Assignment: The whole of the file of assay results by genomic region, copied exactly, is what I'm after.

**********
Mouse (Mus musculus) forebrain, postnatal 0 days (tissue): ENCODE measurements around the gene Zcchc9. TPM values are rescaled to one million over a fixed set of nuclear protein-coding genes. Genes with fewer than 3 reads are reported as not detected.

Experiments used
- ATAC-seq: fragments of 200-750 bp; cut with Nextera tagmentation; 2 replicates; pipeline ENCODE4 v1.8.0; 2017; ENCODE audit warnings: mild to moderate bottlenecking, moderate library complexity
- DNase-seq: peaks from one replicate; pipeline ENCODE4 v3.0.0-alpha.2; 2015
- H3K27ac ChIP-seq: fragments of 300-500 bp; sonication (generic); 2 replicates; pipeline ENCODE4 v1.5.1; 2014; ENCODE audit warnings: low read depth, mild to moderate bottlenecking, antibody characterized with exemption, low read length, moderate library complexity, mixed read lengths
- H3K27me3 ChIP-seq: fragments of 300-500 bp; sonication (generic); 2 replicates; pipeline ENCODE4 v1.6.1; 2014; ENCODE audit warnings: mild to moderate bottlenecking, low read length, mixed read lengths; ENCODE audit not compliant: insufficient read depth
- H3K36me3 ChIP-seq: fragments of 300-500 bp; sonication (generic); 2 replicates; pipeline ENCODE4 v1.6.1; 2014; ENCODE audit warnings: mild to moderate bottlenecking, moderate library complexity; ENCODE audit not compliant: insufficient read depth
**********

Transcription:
Mouse (Mus musculus) forebrain, postnatal 0 days (tissue): ENCODE measurements around the gene Zcchc9. TPM values are rescaled to one million over a fixed set of nuclear protein-coding genes. Genes with fewer than 3 reads are reported as not detected.

Experiments used
- ATAC-seq: fragments of 200-750 bp; cut with Nextera tagmentation; 2 replicates; pipeline ENCODE4 v1.8.0; 2017; ENCODE audit warnings: mild to moderate bottlenecking, moderate library complexity
- DNase-seq: peaks from one replicate; pipeline ENCODE4 v3.0.0-alpha.2; 2015
- H3K27ac ChIP-seq: fragments of 300-500 bp; sonication (generic); 2 replicates; pipeline ENCODE4 v1.5.1; 2014; ENCODE audit warnings: low read depth, mild to moderate bottlenecking, antibody characterized with exemption, low read length, moderate library complexity, mixed read lengths
- H3K27me3 ChIP-seq: fragments of 300-500 bp; sonication (generic); 2 replicates; pipeline ENCODE4 v1.6.1; 2014; ENCODE audit warnings: mild to moderate bottlenecking, low read length, mixed read lengths; ENCODE audit not compliant: insufficient read depth
- H3K36me3 ChIP-seq: fragments of 300-500 bp; sonication (generic); 2 replicates; pipeline ENCODE4 v1.6.1; 2014; ENCODE audit warnings: mild to moderate bottlenecking, moderate library complexity; ENCODE audit not compliant: insufficient read depth